Tag Archives: budget

More United States Budget Ideas

A few months ago, I posted a blog with some United States budget ideas. You can review those ideas here: United States Budget Ideas

I’ve had some more ideas.

The other day on Twitter, I made this joke:

Can't the government sell antiques to @AmericanPicker to pay off the debt? I bet there's some cool stuff in the basement of the Smithsonian.

Maybe this really is a good idea? The Hope Diamond, if sold today, would bring between $200,000,000 and $250,000,000 according to Wikipedia.

The unique 1849 Double Eagle now has an estimated value of $20 million, according to the Professional Coin Grading Service Million Dollar Coin Club. (Photo credit: Smithsonian’s National Museum of American History.) 

The Smithsonian has over 137 million artifacts, works of art, and specimens in their collection. Less than 2% of the collection is on display at any given time! This includes things like Picasso paintings. We could sell just pieces of the collection and earn money to fight the US deficit. If they’re not on display, what good are they?

Did you know that the budget for the Smithsonian is over $750,000,000? For 2012, they’ve asked for more. Most of this is salaries. During the 1995-1996 Government Shutdown, the Smithsonian closed, due to lack of money to pay salaries. I’m not going to debate the merit of their budget, but let’s take a look at it.

Fiscal Year 2010 Appropriation (currently in place):
Salaries and Expenses: $636,161,000
Revitalization:                 $89,300,000
Planning and Design:    $15,700,000
Construction:                   $20,000,000
Total:                                   $761,161,000

The Smithsonian had a record year in 2009, with 30 million visitors. Admission to the Smithsonian is free, which makes sense, because our taxes pay for it. But plenty of non-taxpayers from other countries visit the museum. I say we should start charging for admission. Let’s say $10 per day on average. Even if we don’t maintain the attendance, that would reduce the budget needs above by more than a quarter of a billion dollars. I took my son to the Smithsonian in 2009, and I would have paid much more than that for admission.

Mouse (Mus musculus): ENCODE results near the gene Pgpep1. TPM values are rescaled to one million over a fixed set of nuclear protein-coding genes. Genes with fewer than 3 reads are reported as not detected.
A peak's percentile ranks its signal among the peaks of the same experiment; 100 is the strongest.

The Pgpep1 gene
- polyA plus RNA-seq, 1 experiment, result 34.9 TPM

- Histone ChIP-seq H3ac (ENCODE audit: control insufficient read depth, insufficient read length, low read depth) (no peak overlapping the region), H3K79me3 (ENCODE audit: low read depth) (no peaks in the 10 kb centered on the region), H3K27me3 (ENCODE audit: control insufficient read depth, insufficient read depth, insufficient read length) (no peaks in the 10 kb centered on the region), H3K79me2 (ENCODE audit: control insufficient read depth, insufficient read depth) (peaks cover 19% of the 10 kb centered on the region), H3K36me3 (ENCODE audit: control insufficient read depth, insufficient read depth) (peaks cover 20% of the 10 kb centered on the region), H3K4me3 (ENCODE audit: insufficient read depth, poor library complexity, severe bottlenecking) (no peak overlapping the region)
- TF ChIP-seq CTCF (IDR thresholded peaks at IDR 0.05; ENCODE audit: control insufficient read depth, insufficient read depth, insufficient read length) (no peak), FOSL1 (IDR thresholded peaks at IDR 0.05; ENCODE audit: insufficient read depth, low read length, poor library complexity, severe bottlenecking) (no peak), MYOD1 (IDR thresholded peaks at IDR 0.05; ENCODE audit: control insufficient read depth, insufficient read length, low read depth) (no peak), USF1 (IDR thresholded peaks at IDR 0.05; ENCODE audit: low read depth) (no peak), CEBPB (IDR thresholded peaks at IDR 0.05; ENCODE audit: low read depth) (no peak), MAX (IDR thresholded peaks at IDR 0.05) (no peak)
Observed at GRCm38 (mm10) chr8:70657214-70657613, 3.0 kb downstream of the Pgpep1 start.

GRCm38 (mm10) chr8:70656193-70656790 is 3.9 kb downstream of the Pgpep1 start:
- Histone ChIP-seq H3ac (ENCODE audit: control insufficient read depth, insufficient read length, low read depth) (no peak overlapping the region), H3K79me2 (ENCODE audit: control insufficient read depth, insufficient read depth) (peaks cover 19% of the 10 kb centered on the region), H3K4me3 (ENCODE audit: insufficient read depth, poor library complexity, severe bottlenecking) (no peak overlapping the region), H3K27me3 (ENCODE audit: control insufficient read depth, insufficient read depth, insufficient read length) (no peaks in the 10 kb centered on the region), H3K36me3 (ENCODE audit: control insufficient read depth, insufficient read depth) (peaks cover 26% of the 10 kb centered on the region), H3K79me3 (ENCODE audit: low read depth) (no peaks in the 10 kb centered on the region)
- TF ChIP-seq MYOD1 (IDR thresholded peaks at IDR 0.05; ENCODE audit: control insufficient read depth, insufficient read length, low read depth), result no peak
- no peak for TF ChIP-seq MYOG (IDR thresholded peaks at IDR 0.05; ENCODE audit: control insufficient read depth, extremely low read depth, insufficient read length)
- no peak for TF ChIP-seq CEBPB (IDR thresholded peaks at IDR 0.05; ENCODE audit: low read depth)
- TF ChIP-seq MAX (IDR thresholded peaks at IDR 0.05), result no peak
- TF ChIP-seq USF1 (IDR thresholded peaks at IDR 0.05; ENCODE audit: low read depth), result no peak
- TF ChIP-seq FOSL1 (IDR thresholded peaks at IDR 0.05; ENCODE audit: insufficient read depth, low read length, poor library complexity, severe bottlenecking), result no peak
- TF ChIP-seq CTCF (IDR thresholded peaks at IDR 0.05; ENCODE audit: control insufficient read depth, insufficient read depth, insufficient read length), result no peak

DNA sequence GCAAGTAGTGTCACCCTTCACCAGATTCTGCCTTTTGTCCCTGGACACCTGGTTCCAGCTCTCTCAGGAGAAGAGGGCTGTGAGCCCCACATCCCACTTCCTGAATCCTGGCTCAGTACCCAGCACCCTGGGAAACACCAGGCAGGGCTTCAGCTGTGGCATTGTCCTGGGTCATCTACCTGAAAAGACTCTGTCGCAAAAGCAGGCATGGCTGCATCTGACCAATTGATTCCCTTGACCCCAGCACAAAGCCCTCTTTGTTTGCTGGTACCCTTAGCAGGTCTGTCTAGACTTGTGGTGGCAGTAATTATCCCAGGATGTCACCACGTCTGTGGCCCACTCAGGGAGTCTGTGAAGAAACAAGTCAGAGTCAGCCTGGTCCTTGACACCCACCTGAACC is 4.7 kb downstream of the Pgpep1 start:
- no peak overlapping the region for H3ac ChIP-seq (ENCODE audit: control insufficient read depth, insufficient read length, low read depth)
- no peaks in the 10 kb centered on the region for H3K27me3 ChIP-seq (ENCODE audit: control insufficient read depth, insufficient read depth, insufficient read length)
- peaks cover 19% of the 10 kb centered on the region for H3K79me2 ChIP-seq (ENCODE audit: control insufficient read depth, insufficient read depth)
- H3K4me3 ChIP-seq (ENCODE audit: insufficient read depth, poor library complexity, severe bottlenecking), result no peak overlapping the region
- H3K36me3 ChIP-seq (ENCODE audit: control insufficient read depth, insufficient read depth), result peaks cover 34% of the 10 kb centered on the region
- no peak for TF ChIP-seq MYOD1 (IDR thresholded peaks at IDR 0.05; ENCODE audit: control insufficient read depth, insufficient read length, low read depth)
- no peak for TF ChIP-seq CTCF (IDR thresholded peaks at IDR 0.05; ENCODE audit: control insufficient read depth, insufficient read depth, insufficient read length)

I would actually go a step farther. Let’s privatize the whole thing. We can lease the land the museums sit on (with restrictions) and allow someone else to run the museums, charge for admission, sell pieces of the collection for financing. How much do you think the Smithsonian is worth in total? Would there be anyone who could afford it?

But the problem is, the US Government can’t afford it, either. So let’s let someone else take on the risk, and make the Smithsonian profitable. Then we still don’t need to spend the $750 million, and can apply it to other things needed in our budget.

I realize this is a controversial suggestion. But it’s going to take controversial suggestions to reduce our deficit.

I think we should look into the privatization of many government programs… Amtrak, the United States Postal Service, etc. There are plenty of concerns about doing that, but are they worse than bankrupting the country? If a private company can’t make the services sustainable, even if not profitable, then maybe they are services we can do without.

If we don’t cut these things, then we have to pay for them. And that means raising taxes or cutting other things. If we don’t cut these, what else can we cut?